New York magazine's Gabriel Sherman shed light on the tensions between former Fox News CEO Roger Ailes and Rupert Murdoch, the head of Fox's parent company 21st Century Fox, that resulted from Ailes “putting Fox so squarely behind the candidacy of Donald Trump.” The revelation was part of a report detailing Ailes’ ouster from Fox News after former Fox anchor Gretchen Carlson filed asexual harassment lawsuit against Ailes.
Under Ailes, Fox News facilitated the rise of Republican presidential nominee Donald Trump, giving him double the airtime of any other candidate during the GOP primary and nearly $30 million worth of free airtime from May to December 2015. Several Fox personalities became Trump cheerleaders and defenders, including Fox’s morning show Fox & Friends, which Trump had been calling into since 2011, the network’s star Bill O’Reilly, and Sean Hannity, who has emerged as the chairman of Trump’s fan club. Despite a feud between Trump and the network after Megyn Kelly asked the candidate about his past statements about women at the first GOP debate, the relationship has remained strong, with Fox figures frequently helping to explain and defend Trump’s outrageous statements and proposals. Numerous media outlets blamed Fox News for creating “the Trump Monster,” as Trump predominantly relies on their coverage.
In the September 2 article, Sherman explained that “the relationship between Murdoch and Ailes [became] strained” because “Murdoch blamed Ailes for laying the groundwork for Trump’s candidacy.” According to Sherman, “Murdoch didn’t like that Ailes was putting Fox so squarely behind the candidacy of Donald Trump” and that he “was not a fan of Trump’s and especially did not like his stance on immigration.” Sherman added, “Murdoch told Ailes he wanted Fox’s debate moderators… to hammer Trump,” resulting in Ailes becoming “caught between his friend Trump, his boss Murdoch, and his star [Megyn] Kelly”:
According to a person close to the Murdochs, Rupert’s first instinct was to protect Ailes, who had worked for him for two decades. The elder Murdoch can be extremely loyal to executives who run his companies, even when they cross the line. (The most famous example of this is Sun editor Rebekah Brooks, whom he kept in the fold after the U.K. phone-hacking scandal.) Also, Ailes has made the Murdochs a lot of money — Fox News generates more than $1 billion annually, which accounts for 20 percent of 21st Century Fox’s profits — and Rupert worried that perhaps only Ailes could run the network so successfully. “Rupert is in the clouds; he didn’t appreciate how toxic an environment it was that Ailes created,” a person close to the Murdochs said. “If the money hadn’t been so good, then maybe they would have asked questions.”
Beyond the James and Lachlan factor, the relationship between Murdoch and Ailes was becoming strained: Murdoch didn’t like that Ailes was putting Fox so squarely behind the candidacy of Donald Trump. And he had begun to worry less about whether Fox could endure without its creator. (In recent years, Ailes had taken extended health leaves from Fox and the ratings held.) Now Ailes had made himself a true liability: More than two dozen Fox News women told the Paul, Weiss lawyers about their harassment in graphic terms. The most significant of the accusers was Megyn Kelly, who is in contract negotiations with Fox and is considered by the Murdochs to be the future of the network. So important to Fox is Kelly that Lachlan personally approved her reported $6 million book advance from Murdoch-controlled publisher HarperCollins, according to two sources.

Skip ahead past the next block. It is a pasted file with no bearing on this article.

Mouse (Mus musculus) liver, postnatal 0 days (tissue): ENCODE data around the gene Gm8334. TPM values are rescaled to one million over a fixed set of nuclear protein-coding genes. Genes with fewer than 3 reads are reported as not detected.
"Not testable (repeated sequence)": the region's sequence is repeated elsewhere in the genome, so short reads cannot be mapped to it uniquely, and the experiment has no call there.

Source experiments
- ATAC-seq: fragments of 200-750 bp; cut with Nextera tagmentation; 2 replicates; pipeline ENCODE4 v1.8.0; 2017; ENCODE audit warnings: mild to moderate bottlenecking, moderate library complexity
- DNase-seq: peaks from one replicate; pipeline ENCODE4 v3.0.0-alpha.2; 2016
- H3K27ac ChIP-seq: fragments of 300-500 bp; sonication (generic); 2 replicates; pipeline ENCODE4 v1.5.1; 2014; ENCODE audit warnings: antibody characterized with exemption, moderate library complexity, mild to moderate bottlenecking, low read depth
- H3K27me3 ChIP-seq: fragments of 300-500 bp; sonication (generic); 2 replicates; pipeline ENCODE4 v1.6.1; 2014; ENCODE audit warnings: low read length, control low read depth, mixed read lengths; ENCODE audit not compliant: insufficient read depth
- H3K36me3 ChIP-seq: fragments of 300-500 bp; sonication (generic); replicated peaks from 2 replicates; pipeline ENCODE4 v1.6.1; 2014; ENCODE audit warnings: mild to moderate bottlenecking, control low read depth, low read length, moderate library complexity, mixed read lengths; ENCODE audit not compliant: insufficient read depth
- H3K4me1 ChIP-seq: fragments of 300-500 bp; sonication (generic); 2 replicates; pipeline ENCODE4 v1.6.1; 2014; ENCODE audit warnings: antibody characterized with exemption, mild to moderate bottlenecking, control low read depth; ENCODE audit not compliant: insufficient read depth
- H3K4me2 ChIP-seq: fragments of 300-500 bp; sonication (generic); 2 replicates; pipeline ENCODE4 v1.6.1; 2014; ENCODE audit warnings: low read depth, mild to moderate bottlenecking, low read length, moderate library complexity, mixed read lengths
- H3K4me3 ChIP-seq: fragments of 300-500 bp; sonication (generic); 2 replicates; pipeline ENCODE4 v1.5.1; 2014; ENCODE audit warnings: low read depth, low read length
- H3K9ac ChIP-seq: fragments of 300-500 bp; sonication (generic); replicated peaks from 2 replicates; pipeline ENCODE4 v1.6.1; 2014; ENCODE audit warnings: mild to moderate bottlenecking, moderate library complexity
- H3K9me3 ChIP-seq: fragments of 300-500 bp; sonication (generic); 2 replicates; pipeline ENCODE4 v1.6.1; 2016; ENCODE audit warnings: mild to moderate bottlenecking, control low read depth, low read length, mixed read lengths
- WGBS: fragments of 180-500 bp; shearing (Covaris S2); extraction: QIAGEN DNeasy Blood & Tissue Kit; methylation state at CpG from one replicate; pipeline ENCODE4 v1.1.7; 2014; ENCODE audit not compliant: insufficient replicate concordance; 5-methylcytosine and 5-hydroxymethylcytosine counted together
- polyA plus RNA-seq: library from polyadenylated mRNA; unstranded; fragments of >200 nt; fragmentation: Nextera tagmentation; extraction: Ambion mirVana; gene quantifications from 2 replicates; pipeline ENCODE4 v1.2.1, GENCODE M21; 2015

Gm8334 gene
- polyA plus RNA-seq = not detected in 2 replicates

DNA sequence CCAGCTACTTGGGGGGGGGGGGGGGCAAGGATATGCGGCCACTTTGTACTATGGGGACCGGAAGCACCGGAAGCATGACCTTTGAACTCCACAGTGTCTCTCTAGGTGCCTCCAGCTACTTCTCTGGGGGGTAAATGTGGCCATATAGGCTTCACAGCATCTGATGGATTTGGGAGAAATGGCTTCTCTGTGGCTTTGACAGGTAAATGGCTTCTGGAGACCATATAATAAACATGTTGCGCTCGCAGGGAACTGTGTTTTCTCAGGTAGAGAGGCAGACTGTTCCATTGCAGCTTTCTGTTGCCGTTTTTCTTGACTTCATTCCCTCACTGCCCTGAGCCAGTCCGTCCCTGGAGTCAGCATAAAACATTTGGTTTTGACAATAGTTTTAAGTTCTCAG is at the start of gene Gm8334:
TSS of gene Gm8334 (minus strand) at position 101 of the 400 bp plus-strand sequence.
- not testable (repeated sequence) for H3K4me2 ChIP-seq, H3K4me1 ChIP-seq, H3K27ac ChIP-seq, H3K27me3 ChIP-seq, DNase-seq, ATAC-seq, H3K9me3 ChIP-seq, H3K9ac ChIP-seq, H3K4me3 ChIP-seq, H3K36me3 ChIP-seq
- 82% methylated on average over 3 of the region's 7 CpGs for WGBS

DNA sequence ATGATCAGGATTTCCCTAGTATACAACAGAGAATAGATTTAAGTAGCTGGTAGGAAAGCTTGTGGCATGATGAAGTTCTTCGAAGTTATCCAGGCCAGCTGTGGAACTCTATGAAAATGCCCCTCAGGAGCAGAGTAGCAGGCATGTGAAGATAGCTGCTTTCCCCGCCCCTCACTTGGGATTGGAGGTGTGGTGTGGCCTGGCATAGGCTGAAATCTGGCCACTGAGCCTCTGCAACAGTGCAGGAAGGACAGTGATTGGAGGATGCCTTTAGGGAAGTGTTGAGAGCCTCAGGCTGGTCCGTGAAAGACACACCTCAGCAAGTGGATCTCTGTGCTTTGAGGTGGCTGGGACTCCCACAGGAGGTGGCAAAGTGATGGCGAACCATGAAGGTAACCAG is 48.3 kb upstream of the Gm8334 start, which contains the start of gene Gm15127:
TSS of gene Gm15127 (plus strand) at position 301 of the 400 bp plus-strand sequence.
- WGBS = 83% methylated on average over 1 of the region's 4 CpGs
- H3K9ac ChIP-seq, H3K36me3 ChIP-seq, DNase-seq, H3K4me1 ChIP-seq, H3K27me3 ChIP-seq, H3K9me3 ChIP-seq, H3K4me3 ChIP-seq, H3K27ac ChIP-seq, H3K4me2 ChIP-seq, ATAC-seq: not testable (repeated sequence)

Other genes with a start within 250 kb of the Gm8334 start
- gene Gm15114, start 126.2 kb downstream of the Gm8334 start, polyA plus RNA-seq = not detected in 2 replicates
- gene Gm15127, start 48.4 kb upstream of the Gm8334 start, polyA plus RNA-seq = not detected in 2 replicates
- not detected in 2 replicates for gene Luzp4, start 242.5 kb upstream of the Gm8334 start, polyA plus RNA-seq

According to Fox sources, Murdoch blamed Ailes for laying the groundwork for Trump’s candidacy. Ailes had given Trump, his longtime friend, a weekly call-in segment on Fox & Friends to sound off on political issues. (Trump used Fox News to mainstream the birther conspiracy theory.) Ailes also had lunch with Trump days before he launched his presidential campaign and continued to feed him political advice throughout the primaries, according to sources close to Trump and Ailes. (And in the days after Carlson filed her lawsuit, Trump advised Ailes on navigating the crisis, even recommending a lawyer.)
Murdoch was not a fan of Trump’s and especially did not like his stance on immigration. (The antipathy was mutual: “Murdoch’s been very bad to me,” Trump told me in March.) A few days before the first GOP debate on Fox in August 2015, Murdoch called Ailes at home. “This has gone on long enough,” Murdoch said, according to a person briefed on the conversation. Murdoch told Ailes he wanted Fox’s debate moderators — Kelly, Bret Baier, and Chris Wallace — to hammer Trump on a variety of issues. Ailes, understanding the GOP electorate better than most at that point, likely thought it was a bad idea. “Donald Trump is going to be the Republican nominee,” Ailes told a colleague around this time. But he didn’t fight Murdoch on the debate directive.
On the night of August 6, in front of 24 million people, the Fox moderators peppered Trump with harder-hitting questions. But it was Kelly’s question regarding Trump’s history of crude comments about women that created a media sensation. He seemed personally wounded by her suggestion that this spoke to a temperament that might not be suited for the presidency. “I’ve been very nice to you, though I could probably maybe not be based on the way you have treated me,” he said pointedly.
After the debate, Trump called Ailes and screamed about Kelly. “How could you do this?” he said, according to a person briefed on the call. Ailes was caught between his friend Trump, his boss Murdoch, and his star Kelly. “Roger lost control of Megyn and Trump,” a Fox anchor said.